The verdict is still unclear on the issue of the Fair Work Garden Award – Country News

Technical Problems and Lack of Interpreters The Justice Commission’s hearing is on the verge of becoming a gardener award.

At the first hearing, one interpreter missed the cross-examination due to poor communication, Witness 1 could not be seen when multiple programs were requested due to the lack of a Malay interpreter, and several valuable witnesses did not provide any evidence during the cross-examination. Obstacle to language.

Ian Ross, president of the Fair Work Commission (FCC), spent part of the first hearing, advising everyone to use CTRL + HOME to access the testimonials, not the “back” key.

Judge Ross told the Digital Observers: “I have nothing to lose by the ridiculous advice I give to IT.” .

The court has not yet ruled on the proposal to introduce a minimum wage for the garden.

A background paper was prepared to summarize the evidence and help the full bench make a decision by the end of the year.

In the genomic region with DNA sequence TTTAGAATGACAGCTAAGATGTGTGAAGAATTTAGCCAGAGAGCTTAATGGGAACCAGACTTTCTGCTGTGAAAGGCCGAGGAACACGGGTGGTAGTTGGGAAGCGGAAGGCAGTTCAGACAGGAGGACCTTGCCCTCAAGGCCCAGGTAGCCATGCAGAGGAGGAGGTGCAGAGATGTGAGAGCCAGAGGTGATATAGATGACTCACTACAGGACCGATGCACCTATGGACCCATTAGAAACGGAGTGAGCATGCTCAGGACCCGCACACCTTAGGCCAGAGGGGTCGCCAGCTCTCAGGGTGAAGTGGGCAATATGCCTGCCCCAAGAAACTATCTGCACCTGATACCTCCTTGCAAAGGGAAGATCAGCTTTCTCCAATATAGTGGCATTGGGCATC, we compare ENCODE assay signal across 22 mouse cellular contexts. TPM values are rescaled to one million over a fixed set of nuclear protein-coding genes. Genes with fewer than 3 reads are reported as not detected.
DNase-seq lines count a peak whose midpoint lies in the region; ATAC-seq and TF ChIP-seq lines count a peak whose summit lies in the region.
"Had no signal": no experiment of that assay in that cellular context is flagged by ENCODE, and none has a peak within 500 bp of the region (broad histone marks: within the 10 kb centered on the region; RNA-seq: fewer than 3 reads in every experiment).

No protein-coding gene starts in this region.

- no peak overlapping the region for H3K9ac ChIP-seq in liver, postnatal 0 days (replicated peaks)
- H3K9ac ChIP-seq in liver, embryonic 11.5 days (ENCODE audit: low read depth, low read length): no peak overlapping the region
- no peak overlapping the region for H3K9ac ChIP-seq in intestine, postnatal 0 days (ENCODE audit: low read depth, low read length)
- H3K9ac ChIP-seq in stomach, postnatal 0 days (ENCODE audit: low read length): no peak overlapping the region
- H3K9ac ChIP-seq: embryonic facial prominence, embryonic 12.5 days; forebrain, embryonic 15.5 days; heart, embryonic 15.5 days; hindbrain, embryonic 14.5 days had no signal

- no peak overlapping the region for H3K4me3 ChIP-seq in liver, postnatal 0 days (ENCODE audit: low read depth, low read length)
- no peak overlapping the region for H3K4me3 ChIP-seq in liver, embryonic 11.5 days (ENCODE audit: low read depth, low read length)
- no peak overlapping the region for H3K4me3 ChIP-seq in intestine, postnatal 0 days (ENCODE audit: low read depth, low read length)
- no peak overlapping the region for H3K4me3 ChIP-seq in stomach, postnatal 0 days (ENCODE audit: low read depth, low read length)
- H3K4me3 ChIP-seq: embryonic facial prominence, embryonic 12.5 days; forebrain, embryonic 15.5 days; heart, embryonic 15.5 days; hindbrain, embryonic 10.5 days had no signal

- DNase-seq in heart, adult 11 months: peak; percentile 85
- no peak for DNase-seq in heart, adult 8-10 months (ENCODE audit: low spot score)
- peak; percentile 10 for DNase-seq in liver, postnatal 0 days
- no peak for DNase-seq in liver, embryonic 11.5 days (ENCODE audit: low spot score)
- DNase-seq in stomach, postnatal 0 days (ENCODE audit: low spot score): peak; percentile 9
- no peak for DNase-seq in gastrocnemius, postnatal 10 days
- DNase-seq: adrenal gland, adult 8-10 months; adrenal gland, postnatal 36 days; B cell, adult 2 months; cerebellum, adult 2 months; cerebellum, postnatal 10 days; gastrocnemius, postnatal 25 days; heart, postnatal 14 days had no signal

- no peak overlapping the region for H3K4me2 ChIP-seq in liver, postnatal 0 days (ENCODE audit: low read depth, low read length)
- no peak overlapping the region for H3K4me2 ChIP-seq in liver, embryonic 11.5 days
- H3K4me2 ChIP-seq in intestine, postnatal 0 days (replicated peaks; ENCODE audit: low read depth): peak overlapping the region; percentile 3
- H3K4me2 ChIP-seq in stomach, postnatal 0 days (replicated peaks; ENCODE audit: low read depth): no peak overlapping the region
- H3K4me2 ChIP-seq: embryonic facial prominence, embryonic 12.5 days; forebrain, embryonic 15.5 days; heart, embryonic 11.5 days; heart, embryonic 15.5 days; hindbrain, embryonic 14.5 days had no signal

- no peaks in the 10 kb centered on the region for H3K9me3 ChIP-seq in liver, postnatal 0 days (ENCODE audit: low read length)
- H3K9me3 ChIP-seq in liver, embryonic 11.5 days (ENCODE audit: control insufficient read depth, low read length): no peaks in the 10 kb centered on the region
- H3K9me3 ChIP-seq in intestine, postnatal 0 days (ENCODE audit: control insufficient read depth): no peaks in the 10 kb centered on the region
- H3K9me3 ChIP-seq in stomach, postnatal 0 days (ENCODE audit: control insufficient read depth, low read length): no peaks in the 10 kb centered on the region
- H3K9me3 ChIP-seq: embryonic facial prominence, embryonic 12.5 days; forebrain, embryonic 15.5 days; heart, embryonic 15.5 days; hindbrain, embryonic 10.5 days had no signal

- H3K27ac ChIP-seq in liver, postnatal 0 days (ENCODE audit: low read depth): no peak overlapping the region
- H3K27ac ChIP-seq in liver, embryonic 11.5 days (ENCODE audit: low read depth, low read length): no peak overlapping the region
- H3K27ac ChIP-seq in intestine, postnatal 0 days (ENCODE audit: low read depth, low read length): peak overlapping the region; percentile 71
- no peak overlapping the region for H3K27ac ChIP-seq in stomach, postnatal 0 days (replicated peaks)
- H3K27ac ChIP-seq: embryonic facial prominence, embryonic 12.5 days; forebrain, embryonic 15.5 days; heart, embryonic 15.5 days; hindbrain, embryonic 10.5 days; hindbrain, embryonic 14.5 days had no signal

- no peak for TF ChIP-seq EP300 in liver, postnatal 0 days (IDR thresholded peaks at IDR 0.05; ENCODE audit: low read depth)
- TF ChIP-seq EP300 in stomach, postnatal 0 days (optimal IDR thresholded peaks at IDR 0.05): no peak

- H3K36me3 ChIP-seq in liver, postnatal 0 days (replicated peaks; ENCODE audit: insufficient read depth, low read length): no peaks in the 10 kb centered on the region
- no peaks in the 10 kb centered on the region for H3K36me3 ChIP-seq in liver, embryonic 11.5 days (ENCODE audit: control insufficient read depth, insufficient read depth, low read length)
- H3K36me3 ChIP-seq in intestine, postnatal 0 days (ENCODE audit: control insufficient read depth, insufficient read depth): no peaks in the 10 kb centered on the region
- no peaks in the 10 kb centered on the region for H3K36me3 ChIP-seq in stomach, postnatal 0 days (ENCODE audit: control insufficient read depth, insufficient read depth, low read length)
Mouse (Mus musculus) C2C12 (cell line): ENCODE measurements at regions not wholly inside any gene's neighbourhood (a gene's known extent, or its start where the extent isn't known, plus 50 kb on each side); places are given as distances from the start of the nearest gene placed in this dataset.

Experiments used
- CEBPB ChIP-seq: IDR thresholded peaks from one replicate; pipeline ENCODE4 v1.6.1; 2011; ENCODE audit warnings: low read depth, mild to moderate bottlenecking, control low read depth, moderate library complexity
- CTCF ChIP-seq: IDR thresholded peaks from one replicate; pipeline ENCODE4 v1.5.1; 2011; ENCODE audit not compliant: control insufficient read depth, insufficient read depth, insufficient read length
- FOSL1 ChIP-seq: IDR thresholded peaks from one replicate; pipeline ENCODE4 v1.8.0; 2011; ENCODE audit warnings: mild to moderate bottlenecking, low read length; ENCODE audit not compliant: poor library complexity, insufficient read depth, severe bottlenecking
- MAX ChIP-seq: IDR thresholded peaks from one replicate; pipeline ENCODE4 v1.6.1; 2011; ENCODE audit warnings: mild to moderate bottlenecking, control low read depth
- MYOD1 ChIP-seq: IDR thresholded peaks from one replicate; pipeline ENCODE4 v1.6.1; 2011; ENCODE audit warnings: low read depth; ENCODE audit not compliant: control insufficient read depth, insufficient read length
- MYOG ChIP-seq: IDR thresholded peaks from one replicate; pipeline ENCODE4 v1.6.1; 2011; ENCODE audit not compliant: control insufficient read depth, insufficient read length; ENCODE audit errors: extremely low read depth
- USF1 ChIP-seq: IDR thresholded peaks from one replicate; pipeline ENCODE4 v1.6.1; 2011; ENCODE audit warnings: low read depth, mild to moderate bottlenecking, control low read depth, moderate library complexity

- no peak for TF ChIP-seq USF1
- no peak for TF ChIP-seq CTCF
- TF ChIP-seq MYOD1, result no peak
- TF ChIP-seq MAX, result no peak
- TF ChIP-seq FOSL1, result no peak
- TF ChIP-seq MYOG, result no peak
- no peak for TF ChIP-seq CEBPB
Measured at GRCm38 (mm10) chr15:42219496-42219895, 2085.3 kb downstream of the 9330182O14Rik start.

During the hearing, Awao’s general strategy was to keep the horticultural worker at home.

Former AWU organizer Darren Cameron represented union members in the Shepparton and Rutherglen areas until the end of 2020.

“I have received more than 15 complaints during that time (2019-2020),” Mr Cameron told the FFC when asked by the NFF.

Of the 15 employers, Mr. Cameron admits that he has never been approached by a company or a farmer.

In all of these cases, complaints or inquiries came from people who refused to join because they felt they could not get a job, and I could not take further action against non-members. And the rewards themselves are often unrealistic. ”

Mr Cameron said some workers, especially those in the Pacific Islands, could not afford to pay even a $ 9 a month discount.

In addition, the current award structure makes it impossible to execute the offer around the average qualified voter who determines the size of the piece.

In addition to at least an hourly wage, AWU and UWU are pushing farmers to hold farmers accountable for recording how many hours they work, even if they are paid in cash.

Adelaide University law professor Joanna Howe was brought in to testify against undocumented immigrants in the industry.

Dr. Howe said the number of undocumented workers in Sennoria, the Golbert Valley and the Wori region is “extremely high.”

During the 2019-20 cherry season, 80 to 90 percent of farmers reported being undocumented immigrants, Dr. Howe said.

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